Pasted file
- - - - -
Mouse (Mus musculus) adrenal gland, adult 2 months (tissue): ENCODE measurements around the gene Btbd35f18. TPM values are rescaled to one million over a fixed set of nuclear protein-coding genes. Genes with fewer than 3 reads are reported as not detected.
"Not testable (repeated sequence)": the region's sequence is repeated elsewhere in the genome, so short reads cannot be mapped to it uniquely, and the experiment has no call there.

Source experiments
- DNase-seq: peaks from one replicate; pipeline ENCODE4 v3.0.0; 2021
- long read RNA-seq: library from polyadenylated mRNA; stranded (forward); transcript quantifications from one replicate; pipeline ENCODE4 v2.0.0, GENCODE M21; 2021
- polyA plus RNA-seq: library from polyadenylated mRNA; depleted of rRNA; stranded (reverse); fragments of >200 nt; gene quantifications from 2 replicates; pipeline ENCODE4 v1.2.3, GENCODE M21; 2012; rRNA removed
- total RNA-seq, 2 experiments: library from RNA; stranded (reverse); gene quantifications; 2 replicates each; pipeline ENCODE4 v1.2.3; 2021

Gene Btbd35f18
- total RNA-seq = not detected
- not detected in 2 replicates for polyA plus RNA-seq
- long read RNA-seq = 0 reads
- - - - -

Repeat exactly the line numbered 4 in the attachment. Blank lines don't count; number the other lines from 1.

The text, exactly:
- DNase-seq: peaks from one replicate; pipeline ENCODE4 v3.0.0; 2021